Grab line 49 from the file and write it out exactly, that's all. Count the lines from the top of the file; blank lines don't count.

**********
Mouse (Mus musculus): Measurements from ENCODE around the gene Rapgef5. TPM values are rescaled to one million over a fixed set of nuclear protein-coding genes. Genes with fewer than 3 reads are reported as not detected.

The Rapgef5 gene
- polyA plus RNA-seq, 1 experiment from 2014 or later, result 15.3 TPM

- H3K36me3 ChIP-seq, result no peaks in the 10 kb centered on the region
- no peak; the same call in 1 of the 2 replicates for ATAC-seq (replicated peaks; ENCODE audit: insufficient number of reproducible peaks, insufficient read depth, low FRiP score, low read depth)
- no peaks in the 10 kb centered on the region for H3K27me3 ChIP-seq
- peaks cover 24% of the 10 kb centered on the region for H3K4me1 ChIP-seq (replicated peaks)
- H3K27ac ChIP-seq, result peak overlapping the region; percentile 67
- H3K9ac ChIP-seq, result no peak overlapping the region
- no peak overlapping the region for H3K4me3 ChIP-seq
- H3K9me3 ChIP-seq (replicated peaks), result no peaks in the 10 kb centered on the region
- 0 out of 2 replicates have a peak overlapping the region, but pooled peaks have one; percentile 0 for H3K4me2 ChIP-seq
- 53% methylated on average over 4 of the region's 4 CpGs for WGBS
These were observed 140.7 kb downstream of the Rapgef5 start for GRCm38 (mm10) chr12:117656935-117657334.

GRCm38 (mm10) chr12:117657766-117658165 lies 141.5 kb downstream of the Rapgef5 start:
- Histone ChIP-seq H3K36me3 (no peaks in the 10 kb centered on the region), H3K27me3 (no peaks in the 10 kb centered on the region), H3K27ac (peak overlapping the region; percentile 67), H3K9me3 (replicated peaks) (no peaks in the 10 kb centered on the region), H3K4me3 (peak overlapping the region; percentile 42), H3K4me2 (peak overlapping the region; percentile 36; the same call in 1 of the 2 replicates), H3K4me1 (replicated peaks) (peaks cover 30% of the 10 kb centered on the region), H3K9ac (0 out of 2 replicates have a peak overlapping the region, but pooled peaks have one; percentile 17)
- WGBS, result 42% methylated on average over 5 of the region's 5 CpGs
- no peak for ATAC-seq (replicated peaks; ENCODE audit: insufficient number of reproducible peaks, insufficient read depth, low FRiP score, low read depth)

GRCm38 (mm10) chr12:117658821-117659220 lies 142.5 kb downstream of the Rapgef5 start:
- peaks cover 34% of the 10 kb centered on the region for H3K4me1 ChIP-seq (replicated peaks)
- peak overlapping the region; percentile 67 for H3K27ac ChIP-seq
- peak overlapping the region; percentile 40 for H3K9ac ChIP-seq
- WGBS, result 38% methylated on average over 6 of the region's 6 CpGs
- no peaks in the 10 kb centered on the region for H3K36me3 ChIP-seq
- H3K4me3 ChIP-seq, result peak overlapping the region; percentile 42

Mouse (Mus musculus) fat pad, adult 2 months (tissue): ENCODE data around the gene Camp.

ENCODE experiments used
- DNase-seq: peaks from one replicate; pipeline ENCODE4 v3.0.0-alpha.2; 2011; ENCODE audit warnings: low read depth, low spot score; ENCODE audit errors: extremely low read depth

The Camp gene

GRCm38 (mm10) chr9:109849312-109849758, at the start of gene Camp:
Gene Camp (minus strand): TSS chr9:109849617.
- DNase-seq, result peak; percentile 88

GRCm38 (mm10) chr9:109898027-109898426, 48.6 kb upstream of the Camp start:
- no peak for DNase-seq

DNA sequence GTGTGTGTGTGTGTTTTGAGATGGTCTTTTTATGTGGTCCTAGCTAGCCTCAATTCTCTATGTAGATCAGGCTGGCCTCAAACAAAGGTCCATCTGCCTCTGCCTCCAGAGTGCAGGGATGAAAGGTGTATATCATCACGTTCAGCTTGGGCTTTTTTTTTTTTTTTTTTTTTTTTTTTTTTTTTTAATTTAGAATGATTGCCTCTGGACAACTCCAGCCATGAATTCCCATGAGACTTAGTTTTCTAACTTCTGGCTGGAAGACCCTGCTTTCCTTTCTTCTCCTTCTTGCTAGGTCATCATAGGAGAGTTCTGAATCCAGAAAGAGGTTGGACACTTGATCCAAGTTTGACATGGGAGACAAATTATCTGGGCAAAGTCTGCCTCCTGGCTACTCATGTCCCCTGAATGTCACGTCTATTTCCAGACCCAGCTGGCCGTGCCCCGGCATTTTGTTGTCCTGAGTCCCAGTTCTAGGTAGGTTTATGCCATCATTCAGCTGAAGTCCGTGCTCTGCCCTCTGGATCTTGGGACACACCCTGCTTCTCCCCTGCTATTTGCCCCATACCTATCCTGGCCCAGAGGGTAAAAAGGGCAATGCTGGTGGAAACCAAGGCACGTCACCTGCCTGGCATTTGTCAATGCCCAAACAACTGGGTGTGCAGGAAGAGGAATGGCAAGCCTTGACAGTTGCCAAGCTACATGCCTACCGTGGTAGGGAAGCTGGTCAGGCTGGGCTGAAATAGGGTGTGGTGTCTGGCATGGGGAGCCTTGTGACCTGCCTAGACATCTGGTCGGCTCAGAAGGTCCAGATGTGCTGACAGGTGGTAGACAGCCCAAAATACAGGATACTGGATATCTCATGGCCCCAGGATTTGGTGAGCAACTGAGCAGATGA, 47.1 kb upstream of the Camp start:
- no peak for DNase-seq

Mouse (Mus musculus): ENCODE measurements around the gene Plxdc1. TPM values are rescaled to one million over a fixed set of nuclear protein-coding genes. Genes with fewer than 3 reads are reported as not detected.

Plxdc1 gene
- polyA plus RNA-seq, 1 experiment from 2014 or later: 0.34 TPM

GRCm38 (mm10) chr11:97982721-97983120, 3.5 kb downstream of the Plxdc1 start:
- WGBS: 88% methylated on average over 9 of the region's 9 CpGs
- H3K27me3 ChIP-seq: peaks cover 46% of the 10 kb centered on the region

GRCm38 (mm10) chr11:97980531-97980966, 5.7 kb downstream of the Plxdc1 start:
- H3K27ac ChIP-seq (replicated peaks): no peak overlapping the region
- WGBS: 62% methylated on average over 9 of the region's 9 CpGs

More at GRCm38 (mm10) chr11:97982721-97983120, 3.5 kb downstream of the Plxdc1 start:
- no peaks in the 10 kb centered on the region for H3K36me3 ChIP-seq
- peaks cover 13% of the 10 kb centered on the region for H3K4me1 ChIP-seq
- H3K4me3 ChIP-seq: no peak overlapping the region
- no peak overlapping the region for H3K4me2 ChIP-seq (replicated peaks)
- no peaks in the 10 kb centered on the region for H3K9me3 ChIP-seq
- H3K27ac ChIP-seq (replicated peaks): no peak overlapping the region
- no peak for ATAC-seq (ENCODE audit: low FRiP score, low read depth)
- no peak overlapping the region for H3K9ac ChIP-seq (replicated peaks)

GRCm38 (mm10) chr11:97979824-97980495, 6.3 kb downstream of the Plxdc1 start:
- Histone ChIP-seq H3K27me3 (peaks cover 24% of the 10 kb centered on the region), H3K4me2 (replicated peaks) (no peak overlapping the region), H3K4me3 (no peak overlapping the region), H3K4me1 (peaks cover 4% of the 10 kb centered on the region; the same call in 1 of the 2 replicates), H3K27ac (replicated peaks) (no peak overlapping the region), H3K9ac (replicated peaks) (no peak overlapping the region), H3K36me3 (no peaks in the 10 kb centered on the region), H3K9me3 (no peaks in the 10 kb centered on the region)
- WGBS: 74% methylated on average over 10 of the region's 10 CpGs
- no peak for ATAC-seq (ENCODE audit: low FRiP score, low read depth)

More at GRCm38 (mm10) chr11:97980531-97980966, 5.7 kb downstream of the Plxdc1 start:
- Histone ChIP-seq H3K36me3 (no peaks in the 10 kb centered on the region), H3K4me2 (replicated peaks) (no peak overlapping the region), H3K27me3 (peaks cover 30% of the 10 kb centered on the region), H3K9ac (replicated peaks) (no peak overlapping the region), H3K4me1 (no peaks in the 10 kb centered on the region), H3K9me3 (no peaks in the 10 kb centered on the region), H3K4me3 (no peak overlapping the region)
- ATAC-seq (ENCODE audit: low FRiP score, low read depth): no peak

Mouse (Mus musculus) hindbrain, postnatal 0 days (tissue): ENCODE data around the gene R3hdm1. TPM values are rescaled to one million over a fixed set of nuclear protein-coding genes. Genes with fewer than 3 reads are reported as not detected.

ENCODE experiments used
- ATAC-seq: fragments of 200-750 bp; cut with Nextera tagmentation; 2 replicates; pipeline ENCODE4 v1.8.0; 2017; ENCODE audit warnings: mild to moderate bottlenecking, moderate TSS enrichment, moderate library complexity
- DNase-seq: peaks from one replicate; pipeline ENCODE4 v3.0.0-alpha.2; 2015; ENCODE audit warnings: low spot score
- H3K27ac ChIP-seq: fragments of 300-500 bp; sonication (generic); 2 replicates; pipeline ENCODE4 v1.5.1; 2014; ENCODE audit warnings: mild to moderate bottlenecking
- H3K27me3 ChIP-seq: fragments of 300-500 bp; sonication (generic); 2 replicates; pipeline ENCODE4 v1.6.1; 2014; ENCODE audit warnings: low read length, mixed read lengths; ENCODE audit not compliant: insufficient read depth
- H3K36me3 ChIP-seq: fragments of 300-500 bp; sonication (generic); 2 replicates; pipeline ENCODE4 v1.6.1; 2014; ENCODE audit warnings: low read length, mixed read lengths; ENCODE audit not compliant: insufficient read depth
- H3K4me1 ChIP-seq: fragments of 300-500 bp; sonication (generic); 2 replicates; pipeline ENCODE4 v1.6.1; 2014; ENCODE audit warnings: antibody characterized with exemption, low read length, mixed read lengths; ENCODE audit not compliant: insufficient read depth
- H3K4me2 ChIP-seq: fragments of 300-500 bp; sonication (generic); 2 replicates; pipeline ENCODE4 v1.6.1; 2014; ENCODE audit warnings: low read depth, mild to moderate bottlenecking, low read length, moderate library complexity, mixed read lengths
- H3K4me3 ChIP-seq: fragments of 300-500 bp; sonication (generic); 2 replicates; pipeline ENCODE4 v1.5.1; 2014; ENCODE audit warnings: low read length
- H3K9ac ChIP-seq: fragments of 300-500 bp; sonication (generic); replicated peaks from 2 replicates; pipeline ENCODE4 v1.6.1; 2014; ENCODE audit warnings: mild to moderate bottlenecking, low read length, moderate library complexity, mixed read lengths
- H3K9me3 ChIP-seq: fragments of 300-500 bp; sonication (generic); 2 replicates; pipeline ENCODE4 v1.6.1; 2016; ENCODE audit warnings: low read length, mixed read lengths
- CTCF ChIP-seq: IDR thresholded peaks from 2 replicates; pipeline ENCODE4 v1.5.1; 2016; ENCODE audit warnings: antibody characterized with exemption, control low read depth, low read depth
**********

- H3K4me3 ChIP-seq: no peak overlapping the region